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196. Conflict (III)

You are a super-special snowflake. There is nobody like you and there never will be—there never was in history, and there never will be again. This is true from every angle, from your genetics to your spiritual disposition—nobody stands at a bus stop like you, even in the little acts you are unique. “We knew it was you from a mile off!” Everything you do—when you cook, when you clean, when you work—bears an unmistakable stamp; it is “you”, we all know it when we see it.

On the other hand, you are a number and completely replaceable: you better get with the program. You better get humble. You better learn you are less than nothing: there are a thousand men who would kill for this job; if you think you are too good for it, well, we can always find another—no problem. The rules that work for everyone else work for you, the rules must be respected. “Get used to it, you’re not special, mate—everyone has problems, just get on with it.”

And, of course, both positions are true together: everybody is exactly the same and everybody is completely different. The reason for this is not hard to grasp, and everyone knows why really. If I mapped sex differences with Cartesian coordinates I would end up with blobs on the graph; the blobs would cluster together—and those clusters represent what we call “male” and “female”. No two blobs would be in exactly the same space, a number would overlap—there is usually an intermediate zone, a fuzzy boundary where androgynous people live. Yet, on balance, a person could glance at the graph and say: “This cluster is male and this cluster is female.” The same is true of many other characteristics, such as race—and even the characteristics that constitute individuality itself.

The integrated position noted by C.G. Jung: there are statistical generalities that are true, and yet no individual is entirely reducible to generalised statistical laws. In political life, we are unintegrated. Progressive liberals pick outliers from various clusters and say: “Look, this woman beat up two men! Women are strong, as strong as men! Don’t you see? People who say they are different are oppressors, with their straightjacket of patriarchal science.” On the other side, the liberal right says: “The science is clear, there are men and women—just look at the genetics, it’s as simple as X and Y. You are not a super-special snowflake: facts and logic!” Yet it is recognised that when a surgeon opens up a body that the organs are never exactly where they appear on an anatomical chart; the organs are in the general vicinity, with a few radical exceptions. As the hippies used to say: “The map is not the territory, man!” Those hippies went too far, they threw the entire map away; maps are actually quite useful, if not the final word on navigation.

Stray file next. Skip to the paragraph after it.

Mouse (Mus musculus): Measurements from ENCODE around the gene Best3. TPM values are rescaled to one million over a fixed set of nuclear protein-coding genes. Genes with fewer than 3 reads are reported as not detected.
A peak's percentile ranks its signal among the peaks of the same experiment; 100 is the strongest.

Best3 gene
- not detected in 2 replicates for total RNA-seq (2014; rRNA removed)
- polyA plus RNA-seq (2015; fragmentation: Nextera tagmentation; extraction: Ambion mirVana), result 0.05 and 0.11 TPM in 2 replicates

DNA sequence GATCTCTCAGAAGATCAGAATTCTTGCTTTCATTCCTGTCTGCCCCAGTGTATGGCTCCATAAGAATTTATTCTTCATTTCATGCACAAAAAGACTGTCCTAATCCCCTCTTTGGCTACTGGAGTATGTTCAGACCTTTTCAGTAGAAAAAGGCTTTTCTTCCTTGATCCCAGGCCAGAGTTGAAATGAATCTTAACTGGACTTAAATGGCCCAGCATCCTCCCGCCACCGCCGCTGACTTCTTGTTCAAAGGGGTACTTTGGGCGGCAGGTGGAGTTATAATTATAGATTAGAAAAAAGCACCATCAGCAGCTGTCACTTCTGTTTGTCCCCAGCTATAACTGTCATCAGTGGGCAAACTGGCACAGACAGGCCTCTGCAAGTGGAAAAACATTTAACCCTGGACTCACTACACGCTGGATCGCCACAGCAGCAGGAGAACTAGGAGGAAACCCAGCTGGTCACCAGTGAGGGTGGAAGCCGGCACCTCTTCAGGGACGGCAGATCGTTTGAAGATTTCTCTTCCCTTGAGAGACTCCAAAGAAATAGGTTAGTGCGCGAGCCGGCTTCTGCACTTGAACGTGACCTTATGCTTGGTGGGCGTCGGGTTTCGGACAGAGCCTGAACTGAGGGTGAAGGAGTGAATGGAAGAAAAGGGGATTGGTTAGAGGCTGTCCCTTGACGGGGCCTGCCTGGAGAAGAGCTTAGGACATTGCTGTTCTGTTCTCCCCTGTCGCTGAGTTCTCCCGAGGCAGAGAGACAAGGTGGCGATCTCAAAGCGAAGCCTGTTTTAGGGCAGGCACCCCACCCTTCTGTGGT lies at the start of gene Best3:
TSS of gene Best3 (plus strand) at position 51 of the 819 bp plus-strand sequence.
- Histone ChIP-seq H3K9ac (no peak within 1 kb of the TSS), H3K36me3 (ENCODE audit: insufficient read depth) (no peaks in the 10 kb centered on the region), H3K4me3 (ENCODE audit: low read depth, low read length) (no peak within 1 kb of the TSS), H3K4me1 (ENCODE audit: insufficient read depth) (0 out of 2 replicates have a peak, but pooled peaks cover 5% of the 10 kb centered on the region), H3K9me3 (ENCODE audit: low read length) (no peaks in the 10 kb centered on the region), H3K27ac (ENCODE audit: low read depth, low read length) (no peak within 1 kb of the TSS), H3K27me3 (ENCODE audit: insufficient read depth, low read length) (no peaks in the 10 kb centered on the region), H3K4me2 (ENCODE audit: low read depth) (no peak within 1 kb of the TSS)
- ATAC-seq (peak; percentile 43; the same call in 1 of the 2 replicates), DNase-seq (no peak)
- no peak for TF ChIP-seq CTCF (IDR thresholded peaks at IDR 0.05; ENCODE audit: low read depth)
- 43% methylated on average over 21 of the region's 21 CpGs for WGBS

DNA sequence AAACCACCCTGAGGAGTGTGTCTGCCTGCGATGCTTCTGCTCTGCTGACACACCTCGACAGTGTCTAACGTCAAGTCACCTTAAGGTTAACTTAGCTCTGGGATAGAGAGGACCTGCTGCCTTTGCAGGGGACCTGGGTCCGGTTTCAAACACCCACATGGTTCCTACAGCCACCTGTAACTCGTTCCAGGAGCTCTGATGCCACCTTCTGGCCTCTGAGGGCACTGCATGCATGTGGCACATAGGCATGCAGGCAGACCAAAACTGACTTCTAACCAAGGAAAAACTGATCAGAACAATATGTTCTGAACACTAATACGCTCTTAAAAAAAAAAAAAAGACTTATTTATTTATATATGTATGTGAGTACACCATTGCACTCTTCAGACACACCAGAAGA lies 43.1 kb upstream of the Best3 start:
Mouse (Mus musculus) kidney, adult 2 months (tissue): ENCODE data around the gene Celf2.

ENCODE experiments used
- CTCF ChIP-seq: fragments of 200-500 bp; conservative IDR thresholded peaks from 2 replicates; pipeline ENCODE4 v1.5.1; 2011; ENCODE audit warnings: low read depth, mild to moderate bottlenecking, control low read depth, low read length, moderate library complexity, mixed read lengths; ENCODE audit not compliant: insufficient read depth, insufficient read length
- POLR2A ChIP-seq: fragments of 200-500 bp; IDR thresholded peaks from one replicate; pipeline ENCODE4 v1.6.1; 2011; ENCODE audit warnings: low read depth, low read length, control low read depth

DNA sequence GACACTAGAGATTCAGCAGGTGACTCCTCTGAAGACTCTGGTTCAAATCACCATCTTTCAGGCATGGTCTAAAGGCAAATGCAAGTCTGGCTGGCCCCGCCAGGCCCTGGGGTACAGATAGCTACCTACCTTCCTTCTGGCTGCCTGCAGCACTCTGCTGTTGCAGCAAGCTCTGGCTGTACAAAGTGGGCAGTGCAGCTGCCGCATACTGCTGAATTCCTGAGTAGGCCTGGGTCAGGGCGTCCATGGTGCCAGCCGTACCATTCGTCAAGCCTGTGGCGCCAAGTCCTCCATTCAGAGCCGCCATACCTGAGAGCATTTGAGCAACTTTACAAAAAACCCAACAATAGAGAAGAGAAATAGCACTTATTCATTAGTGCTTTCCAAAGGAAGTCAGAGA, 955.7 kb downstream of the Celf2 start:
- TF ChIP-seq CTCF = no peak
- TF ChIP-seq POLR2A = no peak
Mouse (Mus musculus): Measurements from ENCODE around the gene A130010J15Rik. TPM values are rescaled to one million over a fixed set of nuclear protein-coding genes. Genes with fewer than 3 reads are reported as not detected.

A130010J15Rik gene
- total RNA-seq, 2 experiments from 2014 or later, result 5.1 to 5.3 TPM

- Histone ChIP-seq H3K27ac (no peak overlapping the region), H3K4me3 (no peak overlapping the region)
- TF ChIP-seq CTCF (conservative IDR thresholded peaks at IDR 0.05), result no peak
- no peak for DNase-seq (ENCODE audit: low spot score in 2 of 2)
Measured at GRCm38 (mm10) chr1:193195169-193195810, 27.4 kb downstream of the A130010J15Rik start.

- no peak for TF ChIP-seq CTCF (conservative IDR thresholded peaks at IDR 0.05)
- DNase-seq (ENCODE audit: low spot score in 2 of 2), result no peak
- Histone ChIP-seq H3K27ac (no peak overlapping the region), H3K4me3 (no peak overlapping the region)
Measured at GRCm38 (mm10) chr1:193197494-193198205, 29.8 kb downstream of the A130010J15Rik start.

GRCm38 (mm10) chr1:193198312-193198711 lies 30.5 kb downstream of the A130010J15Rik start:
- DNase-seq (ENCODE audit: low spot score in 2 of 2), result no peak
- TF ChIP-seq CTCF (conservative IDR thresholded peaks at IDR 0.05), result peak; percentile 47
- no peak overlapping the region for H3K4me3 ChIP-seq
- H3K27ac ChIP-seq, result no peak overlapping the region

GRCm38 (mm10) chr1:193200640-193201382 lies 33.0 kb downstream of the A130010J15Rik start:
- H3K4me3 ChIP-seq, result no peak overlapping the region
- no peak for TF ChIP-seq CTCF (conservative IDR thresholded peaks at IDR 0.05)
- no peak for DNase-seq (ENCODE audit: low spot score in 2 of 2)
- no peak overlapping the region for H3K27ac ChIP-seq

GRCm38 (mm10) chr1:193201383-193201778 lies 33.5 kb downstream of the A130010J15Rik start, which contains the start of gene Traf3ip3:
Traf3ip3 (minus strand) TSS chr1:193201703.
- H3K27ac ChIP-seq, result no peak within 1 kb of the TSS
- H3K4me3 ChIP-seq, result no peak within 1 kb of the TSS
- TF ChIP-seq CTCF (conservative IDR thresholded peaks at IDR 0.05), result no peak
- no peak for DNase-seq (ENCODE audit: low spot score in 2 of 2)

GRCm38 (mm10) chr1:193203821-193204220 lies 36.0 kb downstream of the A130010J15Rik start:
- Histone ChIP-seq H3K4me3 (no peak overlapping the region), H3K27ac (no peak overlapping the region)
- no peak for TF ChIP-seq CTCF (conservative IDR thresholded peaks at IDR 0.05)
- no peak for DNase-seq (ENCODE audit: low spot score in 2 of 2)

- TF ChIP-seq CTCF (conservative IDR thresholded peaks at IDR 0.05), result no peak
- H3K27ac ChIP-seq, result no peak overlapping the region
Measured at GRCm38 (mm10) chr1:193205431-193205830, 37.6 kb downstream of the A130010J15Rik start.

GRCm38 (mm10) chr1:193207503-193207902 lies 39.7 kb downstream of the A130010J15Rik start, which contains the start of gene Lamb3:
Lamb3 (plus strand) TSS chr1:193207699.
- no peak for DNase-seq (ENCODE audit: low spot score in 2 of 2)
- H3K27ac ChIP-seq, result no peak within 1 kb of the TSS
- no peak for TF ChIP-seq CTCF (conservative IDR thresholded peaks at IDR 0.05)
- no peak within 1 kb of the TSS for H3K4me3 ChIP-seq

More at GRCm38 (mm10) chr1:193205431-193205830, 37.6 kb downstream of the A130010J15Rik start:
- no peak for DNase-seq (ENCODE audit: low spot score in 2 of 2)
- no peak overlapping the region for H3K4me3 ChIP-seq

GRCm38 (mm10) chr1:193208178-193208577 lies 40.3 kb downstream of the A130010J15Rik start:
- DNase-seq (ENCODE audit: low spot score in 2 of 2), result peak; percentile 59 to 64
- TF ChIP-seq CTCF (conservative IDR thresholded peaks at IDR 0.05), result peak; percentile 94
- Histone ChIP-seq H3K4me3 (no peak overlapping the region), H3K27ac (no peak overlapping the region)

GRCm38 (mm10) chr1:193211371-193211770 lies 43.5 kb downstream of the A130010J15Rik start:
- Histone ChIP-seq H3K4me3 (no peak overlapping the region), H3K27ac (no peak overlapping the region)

As a general rule, the position that we are all unique and special is feminine; women are very similar, being mirrors, and so are very concerned that they are unique, since they lack this quality. Men are unique because they bind themselves to a discipline that destroys the ego and allows the self to perceive in an unadulterated way; only men can be personalities, women reflect the strongest personality around; Sun and Moon—yet men are proud and bridle against the yoke that humbles, precisely because it feminises. Hence men tend to talk about general rules, whereas women are more interested in individual difference—in actuality, women are uniform and men are differentiated; each sex is interested in what it does not possess.

The breakdown of these positions into two camps—the left and right—is disastrous because it leads people to identify in a tribal way with one position or the other: either everyone is understood under a uniform “scientific” eye or they are atomised bubbles of uniqueness—neither position is correct alone.


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